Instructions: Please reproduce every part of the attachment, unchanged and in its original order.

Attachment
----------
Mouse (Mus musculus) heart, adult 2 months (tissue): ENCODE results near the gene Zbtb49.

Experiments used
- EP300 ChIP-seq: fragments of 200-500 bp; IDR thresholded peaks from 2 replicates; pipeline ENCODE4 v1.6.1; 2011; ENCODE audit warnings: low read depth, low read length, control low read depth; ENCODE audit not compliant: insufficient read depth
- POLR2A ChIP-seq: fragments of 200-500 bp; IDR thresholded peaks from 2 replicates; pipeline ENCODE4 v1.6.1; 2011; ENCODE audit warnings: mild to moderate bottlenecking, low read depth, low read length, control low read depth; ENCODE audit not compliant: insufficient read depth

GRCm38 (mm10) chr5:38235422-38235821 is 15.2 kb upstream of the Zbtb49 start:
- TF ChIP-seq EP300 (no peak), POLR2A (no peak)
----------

Mouse (Mus musculus) heart, adult 2 months (tissue): ENCODE results near the gene Zbtb49.

Experiments used
- EP300 ChIP-seq: fragments of 200-500 bp; IDR thresholded peaks from 2 replicates; pipeline ENCODE4 v1.6.1; 2011; ENCODE audit warnings: low read depth, low read length, control low read depth; ENCODE audit not compliant: insufficient read depth
- POLR2A ChIP-seq: fragments of 200-500 bp; IDR thresholded peaks from 2 replicates; pipeline ENCODE4 v1.6.1; 2011; ENCODE audit warnings: mild to moderate bottlenecking, low read depth, low read length, control low read depth; ENCODE audit not compliant: insufficient read depth

GRCm38 (mm10) chr5:38235422-38235821 is 15.2 kb upstream of the Zbtb49 start:
- TF ChIP-seq EP300 (no peak), POLR2A (no peak)